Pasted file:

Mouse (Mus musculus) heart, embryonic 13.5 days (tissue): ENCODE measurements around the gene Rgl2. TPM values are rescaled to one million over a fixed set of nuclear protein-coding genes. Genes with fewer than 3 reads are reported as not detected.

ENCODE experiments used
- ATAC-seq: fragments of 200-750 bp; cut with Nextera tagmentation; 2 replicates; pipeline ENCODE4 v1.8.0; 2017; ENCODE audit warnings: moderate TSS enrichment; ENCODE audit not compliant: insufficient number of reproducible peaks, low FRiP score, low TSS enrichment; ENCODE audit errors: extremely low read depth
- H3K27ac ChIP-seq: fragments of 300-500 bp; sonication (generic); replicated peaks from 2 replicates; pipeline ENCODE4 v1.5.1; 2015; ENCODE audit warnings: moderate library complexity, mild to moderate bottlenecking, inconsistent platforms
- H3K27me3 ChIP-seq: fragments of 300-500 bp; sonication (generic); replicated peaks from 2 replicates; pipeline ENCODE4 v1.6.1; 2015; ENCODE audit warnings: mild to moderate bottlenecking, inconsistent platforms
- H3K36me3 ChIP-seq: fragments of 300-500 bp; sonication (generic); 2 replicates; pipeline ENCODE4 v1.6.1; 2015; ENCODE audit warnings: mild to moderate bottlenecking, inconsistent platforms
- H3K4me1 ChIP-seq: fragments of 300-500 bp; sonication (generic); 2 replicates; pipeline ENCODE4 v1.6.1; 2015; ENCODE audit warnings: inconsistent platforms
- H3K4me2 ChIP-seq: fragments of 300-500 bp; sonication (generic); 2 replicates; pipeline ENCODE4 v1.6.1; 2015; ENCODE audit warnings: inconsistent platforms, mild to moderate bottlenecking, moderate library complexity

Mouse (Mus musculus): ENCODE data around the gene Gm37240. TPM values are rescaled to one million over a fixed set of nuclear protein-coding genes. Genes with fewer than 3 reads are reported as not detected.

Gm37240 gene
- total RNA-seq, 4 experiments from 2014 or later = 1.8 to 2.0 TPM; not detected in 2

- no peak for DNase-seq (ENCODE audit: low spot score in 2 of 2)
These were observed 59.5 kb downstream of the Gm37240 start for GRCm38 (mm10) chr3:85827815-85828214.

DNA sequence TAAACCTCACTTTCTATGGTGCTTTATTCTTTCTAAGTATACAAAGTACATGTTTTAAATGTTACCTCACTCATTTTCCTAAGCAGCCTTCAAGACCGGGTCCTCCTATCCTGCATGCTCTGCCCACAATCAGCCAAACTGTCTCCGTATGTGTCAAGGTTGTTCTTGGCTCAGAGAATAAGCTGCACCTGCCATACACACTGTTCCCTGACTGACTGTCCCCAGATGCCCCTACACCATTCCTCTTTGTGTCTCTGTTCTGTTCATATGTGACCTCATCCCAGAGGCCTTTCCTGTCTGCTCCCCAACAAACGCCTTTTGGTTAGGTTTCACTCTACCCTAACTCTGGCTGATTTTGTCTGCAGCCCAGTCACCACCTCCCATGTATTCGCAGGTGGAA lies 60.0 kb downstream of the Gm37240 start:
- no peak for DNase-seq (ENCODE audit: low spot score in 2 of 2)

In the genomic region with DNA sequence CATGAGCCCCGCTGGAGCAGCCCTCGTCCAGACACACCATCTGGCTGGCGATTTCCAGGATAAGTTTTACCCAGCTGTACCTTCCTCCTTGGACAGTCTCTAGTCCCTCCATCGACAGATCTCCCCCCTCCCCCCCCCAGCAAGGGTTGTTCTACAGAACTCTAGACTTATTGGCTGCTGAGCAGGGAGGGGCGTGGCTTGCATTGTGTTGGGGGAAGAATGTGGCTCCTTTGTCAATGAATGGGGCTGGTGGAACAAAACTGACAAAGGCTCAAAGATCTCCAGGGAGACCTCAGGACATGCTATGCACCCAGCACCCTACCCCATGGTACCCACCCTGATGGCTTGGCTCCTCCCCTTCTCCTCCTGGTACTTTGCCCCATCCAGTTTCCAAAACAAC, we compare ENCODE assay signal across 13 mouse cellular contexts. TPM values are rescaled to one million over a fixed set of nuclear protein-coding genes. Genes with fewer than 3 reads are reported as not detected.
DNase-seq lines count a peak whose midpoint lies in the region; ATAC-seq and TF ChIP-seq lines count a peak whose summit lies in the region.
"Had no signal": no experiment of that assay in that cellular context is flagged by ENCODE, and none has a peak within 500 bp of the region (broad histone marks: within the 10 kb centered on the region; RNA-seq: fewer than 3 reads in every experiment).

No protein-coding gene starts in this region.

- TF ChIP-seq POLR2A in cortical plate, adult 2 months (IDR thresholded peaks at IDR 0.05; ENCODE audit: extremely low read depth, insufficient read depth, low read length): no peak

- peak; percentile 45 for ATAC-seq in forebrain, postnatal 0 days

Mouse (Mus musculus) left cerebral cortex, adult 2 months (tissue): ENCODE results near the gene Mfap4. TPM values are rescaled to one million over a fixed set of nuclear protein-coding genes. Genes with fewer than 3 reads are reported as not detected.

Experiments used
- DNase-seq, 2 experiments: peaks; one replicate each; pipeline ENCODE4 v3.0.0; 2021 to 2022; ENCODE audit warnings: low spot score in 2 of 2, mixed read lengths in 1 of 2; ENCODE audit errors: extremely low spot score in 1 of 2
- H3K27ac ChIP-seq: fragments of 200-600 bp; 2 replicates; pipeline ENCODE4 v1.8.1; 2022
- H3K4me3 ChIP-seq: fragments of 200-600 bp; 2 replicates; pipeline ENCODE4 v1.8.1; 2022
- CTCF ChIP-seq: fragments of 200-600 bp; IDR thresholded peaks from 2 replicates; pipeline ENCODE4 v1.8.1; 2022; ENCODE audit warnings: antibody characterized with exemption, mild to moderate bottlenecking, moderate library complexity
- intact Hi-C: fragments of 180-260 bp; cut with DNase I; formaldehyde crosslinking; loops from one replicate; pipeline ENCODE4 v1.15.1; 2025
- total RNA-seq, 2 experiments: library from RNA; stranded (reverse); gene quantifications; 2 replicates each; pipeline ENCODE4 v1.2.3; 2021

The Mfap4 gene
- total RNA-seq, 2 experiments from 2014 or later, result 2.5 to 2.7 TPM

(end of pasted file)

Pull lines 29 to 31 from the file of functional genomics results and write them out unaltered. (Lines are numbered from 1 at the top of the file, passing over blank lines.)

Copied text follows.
- total RNA-seq, 2 experiments: library from RNA; stranded (reverse); gene quantifications; 2 replicates each; pipeline ENCODE4 v1.2.3; 2021

The Mfap4 gene
- total RNA-seq, 2 experiments from 2014 or later, result 2.5 to 2.7 TPM